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Thursday, 24 November 1927

Senator GRAHAM (Western Australia) . - I support Senator Needham's motion, because, while we have a large percentage of unemployment in the cities of Australia, Southern Europeans are still coming here. I give the lie direct to the Statement of an honorable senator opposite that the Opposition does not wish to have any migration to Australia, whether ,-t be of people of the British race or Southern Europeans. It is not part of the policy of the Labour party to oppose migration. Personally, I welcome the migration of our own kith and kin. If those who are in charge of the administration of the affairs of Australia are anxious to maintain the White Australia policy they ought to see that 90 per cent, of our migrants are British.

Senator Elliott - Does the honorable senator think that the migration of Italians is against the White Australia policy?

Senator GRAHAM - Yes, because it forces a lot of our own people out of employment. I shall show later that many Southern European migrants are willing to accept employment for less thai* the ruling rates of pay. Senator Sampson has laid great stress on the services rendered by Italy as' an ally of Great Britain during the war. Does he forget that Japan, another ally, also rendered great service during the war by! convoying Australian troops to the front? Does he contend that, because an ally of Great Britain rendered a service to Australia during the war, her people should be permitted to come into Australia and accept employment at rates of pay much below the ruling rates? I stand for the maintenance of a White Australia and for the policy of Australia for the Australians; but, as most Australians have sprung from the British race, I maintain that it behoves us to encourage the migration of people of that race. When you meet some Italians, a few weeks after they have landed, making a meal off a potato and a saveloy, it does not say too much for the efficacy of the regulation requiring them to have £40 in cash on landing. I doubt very much whether many of them have that amount of cash with them on their arrival. In every city of Australia there are committees of influential Italians and Greeks who nominate their compatriots as migrants. It is their duty to find employment for the new arrivals ; but if the latter cannot secure employment at the ruling rates qf pay they are willing to accept 10s. a week, or they will even work for weeks for nothing and then take 10s. a week. No Australian would accept employment under those conditions. Without wishing to cast any reflection on the Italian race and their mode of living in their own country, I think I am safe in saying that they do not conform to Australian Standards of living even on arriving in Australia. Senator Pearce has told us that those responsible on the other side of the world for sending Southern Italians to Australia send only desirable migrants. It is difficult to select none but desirables from thousands of persons on the other side of the world anxious to migrate and that some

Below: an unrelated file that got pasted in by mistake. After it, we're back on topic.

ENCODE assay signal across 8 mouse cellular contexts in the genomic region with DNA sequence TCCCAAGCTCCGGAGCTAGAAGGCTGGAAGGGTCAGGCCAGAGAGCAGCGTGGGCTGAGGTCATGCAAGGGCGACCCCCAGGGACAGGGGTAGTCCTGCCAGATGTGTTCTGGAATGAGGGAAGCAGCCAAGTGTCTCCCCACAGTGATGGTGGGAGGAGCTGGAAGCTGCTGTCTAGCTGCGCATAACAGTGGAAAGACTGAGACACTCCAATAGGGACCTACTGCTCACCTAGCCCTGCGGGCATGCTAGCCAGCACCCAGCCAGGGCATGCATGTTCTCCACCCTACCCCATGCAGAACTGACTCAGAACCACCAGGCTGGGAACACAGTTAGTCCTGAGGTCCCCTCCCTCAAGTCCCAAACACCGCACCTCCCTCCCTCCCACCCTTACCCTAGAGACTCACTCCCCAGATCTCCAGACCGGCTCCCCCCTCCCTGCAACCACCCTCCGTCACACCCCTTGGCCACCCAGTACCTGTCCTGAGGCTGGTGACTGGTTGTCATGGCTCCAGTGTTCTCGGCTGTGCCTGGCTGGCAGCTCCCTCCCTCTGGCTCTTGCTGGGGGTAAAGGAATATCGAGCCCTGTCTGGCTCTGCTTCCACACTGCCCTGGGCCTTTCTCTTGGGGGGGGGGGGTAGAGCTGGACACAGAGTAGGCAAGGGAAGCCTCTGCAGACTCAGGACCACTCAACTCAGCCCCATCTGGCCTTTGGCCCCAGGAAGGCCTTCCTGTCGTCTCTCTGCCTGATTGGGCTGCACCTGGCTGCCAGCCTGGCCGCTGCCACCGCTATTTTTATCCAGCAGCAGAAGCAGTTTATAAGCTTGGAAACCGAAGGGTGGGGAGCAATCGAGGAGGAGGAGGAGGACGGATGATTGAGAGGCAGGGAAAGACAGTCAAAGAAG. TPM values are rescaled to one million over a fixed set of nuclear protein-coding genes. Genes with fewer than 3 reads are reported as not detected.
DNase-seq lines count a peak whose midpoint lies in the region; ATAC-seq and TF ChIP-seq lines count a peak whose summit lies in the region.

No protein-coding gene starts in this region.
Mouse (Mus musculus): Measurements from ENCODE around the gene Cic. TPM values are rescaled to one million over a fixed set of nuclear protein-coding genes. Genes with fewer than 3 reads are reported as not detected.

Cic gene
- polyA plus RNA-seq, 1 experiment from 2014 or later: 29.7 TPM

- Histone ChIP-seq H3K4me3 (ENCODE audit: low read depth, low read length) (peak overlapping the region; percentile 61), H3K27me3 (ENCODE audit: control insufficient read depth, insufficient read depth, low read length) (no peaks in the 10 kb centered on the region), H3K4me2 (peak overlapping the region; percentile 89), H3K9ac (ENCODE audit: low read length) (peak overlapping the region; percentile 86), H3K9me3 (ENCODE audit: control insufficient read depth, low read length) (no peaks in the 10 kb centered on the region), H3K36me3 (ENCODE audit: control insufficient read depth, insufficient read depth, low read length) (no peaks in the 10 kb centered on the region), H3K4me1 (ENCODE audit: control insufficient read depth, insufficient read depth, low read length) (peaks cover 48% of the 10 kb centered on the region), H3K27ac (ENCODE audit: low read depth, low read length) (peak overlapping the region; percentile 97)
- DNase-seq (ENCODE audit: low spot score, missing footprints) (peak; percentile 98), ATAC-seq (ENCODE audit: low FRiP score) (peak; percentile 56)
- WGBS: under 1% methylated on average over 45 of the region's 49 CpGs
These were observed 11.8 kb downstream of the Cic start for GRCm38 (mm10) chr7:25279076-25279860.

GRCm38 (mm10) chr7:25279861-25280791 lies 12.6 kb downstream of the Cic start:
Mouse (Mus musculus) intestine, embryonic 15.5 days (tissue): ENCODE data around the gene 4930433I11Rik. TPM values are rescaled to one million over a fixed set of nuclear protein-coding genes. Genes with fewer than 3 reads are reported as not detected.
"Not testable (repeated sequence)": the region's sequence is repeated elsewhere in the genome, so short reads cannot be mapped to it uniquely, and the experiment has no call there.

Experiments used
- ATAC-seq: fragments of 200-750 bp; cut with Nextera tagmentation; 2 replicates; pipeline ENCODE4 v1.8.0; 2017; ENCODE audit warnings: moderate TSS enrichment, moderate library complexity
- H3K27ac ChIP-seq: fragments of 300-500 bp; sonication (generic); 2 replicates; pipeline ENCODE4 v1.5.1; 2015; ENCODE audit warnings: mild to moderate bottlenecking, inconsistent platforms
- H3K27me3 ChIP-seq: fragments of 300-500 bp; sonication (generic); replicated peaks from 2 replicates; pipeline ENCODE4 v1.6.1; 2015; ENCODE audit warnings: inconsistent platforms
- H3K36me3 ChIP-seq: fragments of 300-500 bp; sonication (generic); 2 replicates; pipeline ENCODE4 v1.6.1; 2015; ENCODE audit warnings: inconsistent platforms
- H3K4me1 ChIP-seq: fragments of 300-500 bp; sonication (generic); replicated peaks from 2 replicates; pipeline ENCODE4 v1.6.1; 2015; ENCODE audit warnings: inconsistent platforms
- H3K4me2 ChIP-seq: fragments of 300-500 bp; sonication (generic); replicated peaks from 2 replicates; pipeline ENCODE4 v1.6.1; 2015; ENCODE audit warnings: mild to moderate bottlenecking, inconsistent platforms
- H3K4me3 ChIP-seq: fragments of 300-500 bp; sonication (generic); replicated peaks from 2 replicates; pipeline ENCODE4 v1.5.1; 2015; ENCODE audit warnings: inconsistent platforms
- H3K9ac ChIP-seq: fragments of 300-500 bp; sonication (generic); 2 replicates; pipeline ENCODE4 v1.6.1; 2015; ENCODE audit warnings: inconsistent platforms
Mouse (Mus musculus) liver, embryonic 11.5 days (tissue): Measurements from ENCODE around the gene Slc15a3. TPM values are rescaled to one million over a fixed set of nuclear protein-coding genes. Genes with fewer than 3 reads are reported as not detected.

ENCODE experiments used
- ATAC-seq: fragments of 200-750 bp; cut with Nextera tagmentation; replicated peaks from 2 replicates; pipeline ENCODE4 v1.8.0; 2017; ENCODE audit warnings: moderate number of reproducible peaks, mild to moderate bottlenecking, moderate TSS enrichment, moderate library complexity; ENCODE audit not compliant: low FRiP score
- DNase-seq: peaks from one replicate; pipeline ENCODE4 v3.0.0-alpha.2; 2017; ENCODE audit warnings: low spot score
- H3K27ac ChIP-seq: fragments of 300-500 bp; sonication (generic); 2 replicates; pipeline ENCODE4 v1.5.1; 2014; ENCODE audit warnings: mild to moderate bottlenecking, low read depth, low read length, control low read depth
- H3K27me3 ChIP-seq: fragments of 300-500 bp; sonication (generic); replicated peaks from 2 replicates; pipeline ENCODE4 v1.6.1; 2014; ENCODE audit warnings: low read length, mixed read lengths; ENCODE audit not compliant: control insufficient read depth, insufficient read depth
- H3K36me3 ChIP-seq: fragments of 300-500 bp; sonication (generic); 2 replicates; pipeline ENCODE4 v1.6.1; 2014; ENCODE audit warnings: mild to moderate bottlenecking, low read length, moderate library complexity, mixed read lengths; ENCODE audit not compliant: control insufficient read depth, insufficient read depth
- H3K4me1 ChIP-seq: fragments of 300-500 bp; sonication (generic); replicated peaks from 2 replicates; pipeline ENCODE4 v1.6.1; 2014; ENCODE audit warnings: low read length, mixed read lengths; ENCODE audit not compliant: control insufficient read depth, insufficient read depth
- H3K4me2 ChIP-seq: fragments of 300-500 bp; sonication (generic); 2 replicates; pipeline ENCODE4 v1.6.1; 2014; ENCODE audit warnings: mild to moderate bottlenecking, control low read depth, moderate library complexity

Italians who are not wholly desirable as citizens have come to Australia is proved by the following headlines I have extracted from leading Australian journals : -

Sent Home. - Two Italians going. Criminal lunatic. (Sim, 1st October, 1928.)

Italian Quarrel. - Man shot. {Advertiser, oth August, 1927.)

Italian to be Tried on Stabbing Charge. - Wife and son victims. (Herald, 30th May, 1927.)

Italian's Defence in Stabbing Charge. - "Me no understand." (Herald, 30th August, 1927.)

That was the case where an Italian stabbed a policeman.

Undesirables Among Foreign Migrants. - Many knife and gunmen. (Herald, 27th May, 1927.)